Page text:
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Baby's Room

Babys Blocks

You can't be with your baby every hour of the day, so here is a simple checklist of the steps you can take to keep your baby safe in his or her room during the first few months.

  • Always lay your baby on his or her back to sleep.
  • Babies should sleep with their feet at the foot of the cot.
  • Cover your baby with a sheet and light blanket, making sure the covers reach no higher than the baby's shoulders. Do not use pillows or duvets until your baby is at least 12 months old.
  • Make sure your baby's mattress is firm and smooth, and that it fits snugly into the sides of the baby's cot, crib, carry-cot, pram or Moses basket.
  • If using a cot, check that the bars are no more than 7.5cms (3ins) apart to avoid the risk of your baby's head getting trapped.
  • Keep your baby's room at a comfortable temperature of around 18C (65F) as a young baby's body can easily overheat.
  • Never use an electric blanket or hot water bottle, and make sure your baby never sleeps near a radiator.
  • Choose simple clothes for your baby to sleep in. Avoid ribbons and loose weave cardigans as these can get hooked up and twisted around your baby's neck. Also, check for any loose buttons as these can easily be swallowed and cause choking.
  • Never string a line of toys across your baby's cot or pram as the string could break and get wrapped around your baby's neck. Avoid giving your baby a toy with long hair or fur as these can cause choking. Remove all cot toys as soon as your baby can sit up or get up on all fours.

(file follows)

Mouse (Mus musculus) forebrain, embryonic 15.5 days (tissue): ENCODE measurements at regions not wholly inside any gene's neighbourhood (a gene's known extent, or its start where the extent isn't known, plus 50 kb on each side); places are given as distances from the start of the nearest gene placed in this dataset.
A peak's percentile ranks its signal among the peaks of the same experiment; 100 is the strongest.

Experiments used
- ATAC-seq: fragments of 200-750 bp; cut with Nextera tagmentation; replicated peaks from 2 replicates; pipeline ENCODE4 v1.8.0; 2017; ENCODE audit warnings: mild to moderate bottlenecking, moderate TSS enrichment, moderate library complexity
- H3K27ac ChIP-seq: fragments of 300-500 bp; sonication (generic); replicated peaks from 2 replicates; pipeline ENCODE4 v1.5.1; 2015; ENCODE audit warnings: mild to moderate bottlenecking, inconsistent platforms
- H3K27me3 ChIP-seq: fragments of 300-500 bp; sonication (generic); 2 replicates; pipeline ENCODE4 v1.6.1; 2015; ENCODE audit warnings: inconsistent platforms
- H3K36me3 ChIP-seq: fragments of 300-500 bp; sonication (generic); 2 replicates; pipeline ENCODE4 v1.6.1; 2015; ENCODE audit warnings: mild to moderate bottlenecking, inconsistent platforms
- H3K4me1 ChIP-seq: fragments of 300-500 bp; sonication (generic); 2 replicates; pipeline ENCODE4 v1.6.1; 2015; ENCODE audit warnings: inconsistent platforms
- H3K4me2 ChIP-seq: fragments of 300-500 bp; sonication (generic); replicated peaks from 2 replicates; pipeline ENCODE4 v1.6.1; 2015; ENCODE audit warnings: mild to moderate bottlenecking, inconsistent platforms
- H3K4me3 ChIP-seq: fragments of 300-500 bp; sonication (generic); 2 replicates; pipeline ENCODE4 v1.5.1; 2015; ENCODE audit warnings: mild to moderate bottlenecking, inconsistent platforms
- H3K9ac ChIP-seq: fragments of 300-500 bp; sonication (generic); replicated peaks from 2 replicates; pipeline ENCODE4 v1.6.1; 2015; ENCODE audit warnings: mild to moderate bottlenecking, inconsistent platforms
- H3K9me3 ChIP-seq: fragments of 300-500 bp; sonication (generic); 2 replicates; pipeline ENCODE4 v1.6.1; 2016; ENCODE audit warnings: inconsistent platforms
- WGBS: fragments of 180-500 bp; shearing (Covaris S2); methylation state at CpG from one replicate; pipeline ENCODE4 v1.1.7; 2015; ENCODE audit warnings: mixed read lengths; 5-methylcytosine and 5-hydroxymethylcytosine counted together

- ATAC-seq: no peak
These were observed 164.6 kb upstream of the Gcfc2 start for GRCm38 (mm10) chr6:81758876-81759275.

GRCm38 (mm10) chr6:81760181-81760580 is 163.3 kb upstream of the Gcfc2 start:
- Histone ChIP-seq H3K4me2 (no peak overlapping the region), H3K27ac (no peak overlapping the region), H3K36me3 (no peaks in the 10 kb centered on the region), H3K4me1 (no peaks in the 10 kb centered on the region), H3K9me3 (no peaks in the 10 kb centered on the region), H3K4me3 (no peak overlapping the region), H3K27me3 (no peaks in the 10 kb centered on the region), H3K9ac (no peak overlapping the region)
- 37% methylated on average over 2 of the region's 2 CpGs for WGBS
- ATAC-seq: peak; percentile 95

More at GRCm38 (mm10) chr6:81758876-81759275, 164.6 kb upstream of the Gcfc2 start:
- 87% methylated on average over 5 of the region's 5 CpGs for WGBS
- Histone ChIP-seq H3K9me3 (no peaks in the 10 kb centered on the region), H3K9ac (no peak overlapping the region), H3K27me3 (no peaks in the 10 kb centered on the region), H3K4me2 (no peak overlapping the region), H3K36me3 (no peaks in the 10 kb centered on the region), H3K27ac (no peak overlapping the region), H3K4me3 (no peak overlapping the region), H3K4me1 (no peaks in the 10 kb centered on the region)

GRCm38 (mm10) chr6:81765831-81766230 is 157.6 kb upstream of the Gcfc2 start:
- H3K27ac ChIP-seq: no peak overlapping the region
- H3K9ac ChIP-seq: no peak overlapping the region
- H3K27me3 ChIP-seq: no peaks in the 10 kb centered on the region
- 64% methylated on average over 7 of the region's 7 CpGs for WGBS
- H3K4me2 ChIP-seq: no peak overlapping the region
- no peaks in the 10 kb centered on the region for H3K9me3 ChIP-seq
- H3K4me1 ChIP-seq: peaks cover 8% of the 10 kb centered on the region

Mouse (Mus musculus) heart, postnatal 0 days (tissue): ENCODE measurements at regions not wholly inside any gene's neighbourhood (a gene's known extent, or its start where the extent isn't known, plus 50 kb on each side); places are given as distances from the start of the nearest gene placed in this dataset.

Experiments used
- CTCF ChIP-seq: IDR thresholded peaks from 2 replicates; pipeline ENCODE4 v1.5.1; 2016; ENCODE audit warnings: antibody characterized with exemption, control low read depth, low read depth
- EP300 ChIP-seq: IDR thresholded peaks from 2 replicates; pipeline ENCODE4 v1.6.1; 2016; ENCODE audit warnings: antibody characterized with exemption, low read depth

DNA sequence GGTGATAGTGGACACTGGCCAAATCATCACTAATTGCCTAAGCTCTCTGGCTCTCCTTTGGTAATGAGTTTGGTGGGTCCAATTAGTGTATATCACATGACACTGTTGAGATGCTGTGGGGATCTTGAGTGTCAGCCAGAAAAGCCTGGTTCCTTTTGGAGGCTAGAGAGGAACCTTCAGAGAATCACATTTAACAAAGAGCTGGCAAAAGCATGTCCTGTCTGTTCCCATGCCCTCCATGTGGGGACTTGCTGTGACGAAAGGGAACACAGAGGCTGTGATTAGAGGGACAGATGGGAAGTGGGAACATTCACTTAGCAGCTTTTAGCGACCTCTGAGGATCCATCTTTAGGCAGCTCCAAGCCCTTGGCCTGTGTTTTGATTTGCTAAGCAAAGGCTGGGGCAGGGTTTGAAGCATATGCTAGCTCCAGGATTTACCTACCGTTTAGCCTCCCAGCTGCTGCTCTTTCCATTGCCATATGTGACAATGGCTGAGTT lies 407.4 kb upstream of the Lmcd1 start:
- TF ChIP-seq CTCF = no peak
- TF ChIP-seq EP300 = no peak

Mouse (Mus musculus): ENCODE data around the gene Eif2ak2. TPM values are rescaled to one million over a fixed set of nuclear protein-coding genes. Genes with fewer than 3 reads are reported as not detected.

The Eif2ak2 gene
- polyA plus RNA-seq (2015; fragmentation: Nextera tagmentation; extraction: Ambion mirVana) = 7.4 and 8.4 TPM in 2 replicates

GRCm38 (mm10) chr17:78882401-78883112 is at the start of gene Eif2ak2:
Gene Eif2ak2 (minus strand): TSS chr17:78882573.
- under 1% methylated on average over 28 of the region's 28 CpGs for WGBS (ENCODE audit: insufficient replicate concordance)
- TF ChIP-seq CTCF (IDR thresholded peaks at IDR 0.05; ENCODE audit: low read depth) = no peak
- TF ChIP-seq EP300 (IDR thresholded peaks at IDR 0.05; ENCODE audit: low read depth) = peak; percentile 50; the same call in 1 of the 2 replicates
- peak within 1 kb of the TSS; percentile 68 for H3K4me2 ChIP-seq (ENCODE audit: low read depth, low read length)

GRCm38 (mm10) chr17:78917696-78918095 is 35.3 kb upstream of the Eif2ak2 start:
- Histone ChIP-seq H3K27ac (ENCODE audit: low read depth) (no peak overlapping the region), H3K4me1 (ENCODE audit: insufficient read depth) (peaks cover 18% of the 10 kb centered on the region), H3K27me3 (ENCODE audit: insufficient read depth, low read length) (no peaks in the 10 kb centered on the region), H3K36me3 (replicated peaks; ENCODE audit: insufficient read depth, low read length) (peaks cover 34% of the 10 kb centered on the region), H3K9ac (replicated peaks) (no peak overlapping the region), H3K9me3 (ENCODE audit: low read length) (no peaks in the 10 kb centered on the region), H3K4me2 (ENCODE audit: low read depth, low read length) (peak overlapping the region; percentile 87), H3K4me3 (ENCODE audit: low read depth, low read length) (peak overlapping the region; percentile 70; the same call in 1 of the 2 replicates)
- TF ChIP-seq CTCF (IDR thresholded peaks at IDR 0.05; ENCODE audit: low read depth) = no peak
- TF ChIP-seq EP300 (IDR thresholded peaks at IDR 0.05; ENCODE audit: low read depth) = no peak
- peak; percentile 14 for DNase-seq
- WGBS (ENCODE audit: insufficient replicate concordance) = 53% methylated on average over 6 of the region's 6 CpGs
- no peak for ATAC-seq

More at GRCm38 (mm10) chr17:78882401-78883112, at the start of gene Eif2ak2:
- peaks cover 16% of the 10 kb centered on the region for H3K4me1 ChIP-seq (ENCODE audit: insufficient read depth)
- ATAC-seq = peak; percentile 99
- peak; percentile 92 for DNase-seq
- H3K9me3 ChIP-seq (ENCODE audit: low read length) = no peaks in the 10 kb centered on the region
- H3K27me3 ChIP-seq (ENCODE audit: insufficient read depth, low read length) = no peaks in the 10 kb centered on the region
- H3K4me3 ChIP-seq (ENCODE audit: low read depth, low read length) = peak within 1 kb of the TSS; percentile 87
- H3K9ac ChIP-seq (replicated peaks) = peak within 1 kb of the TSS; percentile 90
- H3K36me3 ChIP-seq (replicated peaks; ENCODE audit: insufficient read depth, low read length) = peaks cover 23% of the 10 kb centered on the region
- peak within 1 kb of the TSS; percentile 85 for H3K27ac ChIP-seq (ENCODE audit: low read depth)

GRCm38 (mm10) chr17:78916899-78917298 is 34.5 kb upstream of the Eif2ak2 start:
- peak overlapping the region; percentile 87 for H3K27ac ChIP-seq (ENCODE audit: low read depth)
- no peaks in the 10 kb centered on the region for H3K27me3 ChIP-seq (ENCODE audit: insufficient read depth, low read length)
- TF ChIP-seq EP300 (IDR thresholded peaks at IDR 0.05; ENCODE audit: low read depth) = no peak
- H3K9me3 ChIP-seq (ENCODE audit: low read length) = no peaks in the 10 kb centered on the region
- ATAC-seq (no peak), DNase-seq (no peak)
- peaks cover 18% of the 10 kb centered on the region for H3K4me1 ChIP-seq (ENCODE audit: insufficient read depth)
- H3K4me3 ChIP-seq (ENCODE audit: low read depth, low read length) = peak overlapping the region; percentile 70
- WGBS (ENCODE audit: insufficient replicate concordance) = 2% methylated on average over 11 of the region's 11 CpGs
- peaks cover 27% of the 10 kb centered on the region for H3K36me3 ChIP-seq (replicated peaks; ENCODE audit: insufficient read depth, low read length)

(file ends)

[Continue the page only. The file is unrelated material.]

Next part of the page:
• If older brothers or sisters are around, make sure they never leave their toys in the baby's cot.
  • Pets can get very jealous of a new arrival, so keep them out of your baby's room at all times.
  • Always change nappies on the floor, never on a raised surface such as a table as it only takes a second for a wriggling baby to roll off.
  • Once your baby becomes more active and tries to stand and climb, make sure the cot is not near a window as your baby could fall out or become tangled up in curtains or blind cords. Either shorten the cords or keep them tied up out of reach.

IMPORTANT NOTE: You can't see it, hear it, smell it or taste it yet carbon monoxide poisoning due to poorly maintained heating systems accounts for over 20 deaths and around 200 serious incidents every year. So fit a carbon monoxide detector and make sure your heating system is professionally serviced at least once a year.

Never smoke near your baby. Second hand smoke can have a serious effect on vulnerable young children, causing breathing difficulties which may also increase the risk of cot death. Always take your smoking break outside if you can, but bear in mind that the fumes from stale smoke on clothes can be just as harmful. So if you've always wanted to give up smoking, what better time to quit than now? Your local GP surgery may run stop smoking clinics, but you might prefer to make a start by visiting smokefree.nhs.uk or by calling the free helpline on 0800 022 4 332.